- LONDON (Reuters) - The AIDS
virus HIV demonstrated its resilience when a man whose immune system was
controlling one strain of the deadly virus was infected with another, underscoring
the enormous challenge facing vaccine developers.
- The unidentified patient had received drug therapy after
the initial infection, and his immune system had been boosted enough to
allow him to interrupt treatment and still fight the virus.
- But it wasn't strong enough to prevent infection with
a second strain of HIV.
- "We have always anticipated that the development
of a vaccine is going to be difficult because there are so many closely
related strains of virus out there," Bruce Walker, the director of
the AIDS Division at Harvard Medical School in Massachusetts, said in an
- "What we are seeing here is further evidence of
just how difficult that may be," he added.
- But the AIDS expert, who reported the case in the science
journal Nature, said he is still optimistic about vaccine approaches against
- "We are making progress, it's just that we are up
against a tough foe," he explained.
- An effective vaccine is seen as the best hope to end
the AIDS epidemic that has infected 42 million people worldwide. Scientists
are looking into several vaccine approaches including boosting an antibody
response and mobilizing the so-called infantry of the immune system --
T killer cells -- to attack and destroy virus-infected cells.
- The patient had been on supervised treatment interruption,
in which patients take breaks from drugs that help the immune system launch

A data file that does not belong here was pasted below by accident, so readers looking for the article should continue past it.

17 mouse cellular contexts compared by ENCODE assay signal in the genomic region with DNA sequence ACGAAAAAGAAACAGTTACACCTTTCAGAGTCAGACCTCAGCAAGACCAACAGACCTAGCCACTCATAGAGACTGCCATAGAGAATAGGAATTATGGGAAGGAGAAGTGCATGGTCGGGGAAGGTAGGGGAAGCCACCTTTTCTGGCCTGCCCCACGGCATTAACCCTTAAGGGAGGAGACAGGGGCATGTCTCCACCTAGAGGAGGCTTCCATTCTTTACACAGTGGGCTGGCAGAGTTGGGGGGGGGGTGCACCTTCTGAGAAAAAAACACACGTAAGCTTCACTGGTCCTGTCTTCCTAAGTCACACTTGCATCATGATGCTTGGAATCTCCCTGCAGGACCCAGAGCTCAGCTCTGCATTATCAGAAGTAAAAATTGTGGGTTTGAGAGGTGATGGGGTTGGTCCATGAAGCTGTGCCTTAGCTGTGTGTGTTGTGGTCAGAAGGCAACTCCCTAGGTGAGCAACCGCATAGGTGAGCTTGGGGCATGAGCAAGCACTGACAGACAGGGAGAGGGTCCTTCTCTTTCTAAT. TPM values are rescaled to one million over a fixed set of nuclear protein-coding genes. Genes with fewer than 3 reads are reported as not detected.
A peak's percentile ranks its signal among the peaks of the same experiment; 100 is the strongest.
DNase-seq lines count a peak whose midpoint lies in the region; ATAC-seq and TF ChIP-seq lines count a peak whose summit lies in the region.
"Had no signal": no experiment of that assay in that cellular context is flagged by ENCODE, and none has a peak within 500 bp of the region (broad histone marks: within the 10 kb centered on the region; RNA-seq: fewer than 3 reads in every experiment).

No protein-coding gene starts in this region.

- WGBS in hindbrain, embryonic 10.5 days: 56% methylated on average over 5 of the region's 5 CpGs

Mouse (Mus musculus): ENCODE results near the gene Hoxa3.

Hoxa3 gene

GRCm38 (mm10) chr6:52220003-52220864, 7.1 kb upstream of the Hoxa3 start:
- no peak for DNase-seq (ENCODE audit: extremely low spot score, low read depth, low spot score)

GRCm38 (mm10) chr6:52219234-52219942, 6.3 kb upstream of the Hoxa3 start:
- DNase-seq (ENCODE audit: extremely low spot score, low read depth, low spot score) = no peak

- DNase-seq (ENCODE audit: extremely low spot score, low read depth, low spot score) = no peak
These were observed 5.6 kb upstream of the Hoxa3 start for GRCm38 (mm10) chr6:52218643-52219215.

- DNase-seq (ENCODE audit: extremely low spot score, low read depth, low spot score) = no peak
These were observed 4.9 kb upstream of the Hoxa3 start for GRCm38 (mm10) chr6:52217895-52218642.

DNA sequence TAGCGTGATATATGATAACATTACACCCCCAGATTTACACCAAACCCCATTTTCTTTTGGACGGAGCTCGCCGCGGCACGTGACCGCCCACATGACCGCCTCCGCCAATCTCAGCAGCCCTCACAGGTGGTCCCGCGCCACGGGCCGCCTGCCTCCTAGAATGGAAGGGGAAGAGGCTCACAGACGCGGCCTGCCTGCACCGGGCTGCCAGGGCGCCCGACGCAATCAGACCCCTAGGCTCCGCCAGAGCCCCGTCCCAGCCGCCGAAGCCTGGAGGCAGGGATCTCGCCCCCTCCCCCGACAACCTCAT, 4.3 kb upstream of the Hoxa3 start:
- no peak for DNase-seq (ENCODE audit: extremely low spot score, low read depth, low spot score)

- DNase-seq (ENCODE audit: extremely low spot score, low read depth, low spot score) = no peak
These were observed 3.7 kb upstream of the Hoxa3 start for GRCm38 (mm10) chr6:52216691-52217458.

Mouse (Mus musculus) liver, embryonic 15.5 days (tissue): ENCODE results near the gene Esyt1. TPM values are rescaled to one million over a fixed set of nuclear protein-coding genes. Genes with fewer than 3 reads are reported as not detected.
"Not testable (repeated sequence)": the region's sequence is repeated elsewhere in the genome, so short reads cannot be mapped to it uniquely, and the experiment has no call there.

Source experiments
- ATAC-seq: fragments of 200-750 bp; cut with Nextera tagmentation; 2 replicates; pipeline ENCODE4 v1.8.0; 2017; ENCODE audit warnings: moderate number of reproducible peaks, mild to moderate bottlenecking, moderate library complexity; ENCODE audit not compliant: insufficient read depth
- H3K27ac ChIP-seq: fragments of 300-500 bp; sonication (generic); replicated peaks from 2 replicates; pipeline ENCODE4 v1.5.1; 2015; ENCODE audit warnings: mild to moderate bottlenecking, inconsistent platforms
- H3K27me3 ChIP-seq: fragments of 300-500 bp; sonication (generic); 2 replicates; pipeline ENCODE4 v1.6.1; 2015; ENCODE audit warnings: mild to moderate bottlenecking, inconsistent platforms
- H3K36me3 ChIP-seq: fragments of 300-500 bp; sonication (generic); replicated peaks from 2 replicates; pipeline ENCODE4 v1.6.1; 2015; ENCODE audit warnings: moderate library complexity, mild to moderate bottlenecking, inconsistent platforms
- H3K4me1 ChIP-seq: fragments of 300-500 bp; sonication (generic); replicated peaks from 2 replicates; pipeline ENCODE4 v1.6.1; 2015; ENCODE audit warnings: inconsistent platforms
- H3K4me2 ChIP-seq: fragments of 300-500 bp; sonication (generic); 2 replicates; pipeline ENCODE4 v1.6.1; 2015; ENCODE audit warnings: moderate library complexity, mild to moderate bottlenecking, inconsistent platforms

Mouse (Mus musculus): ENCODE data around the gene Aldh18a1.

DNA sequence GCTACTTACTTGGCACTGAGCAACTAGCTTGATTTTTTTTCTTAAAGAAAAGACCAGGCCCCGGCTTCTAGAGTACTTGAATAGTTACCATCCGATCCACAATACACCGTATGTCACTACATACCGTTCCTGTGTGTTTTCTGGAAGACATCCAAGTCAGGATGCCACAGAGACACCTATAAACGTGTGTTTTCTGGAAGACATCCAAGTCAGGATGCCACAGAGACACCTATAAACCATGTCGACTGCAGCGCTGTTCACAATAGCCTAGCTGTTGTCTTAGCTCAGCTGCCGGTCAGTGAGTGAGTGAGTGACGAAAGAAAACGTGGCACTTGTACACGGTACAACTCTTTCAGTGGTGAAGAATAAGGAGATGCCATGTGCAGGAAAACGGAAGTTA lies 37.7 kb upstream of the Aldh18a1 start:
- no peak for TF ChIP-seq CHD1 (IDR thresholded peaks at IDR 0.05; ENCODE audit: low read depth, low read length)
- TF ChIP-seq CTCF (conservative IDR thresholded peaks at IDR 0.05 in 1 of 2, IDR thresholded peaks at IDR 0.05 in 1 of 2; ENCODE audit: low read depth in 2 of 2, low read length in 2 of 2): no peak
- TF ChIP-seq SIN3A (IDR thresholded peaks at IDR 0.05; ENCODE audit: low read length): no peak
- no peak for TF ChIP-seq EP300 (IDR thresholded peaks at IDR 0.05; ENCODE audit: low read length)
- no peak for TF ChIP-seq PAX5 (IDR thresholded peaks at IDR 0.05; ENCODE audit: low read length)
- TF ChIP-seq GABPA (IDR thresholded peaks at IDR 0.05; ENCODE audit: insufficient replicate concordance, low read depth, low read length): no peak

a response to the virus in the same way scientists hope a vaccine will.
- He was battling the virus on his own for several months
when doctors noticed a rise in his viral level and a decline in his T cell
- Walker and his team ran detailed tests, which picked
up the second strain of the virus his immune system couldn't handle. The
man admitted he had earlier had unprotected sex.
- "Consenting partners who are both HIV infected should
practice safe sex," said Walker.
- "With the growing number of drug resistant viruses
circulating in the population the last thing you would want to do is to
be taking drugs or completely controlling your own virus and then be exposed
to a virus that has already learned to escape from the effect of the drugs."
- In a commentary on the research Andrew McMichael and
Sarah Rowland-Jones of the John Radcliffe Hospital in Oxford, England,
said the superinfection with a second viral strain raises questions about
both supervised treatment interruption and vaccine development.
- "Certainly, this single-patient analysis raises
many questions, but whether the news is bad, neutral or even good remains
to be seen."
- But they added that nothing should slow or divert efforts
to develop an HIV vaccine.
- Copyright © 2002 Reuters Limited. All rights reserved.
Republication or redistribution of Reuters content is expressly prohibited
without the prior written consent of Reuters. Reuters shall not be liable
for any errors or delays in the content, or for any actions taken in reliance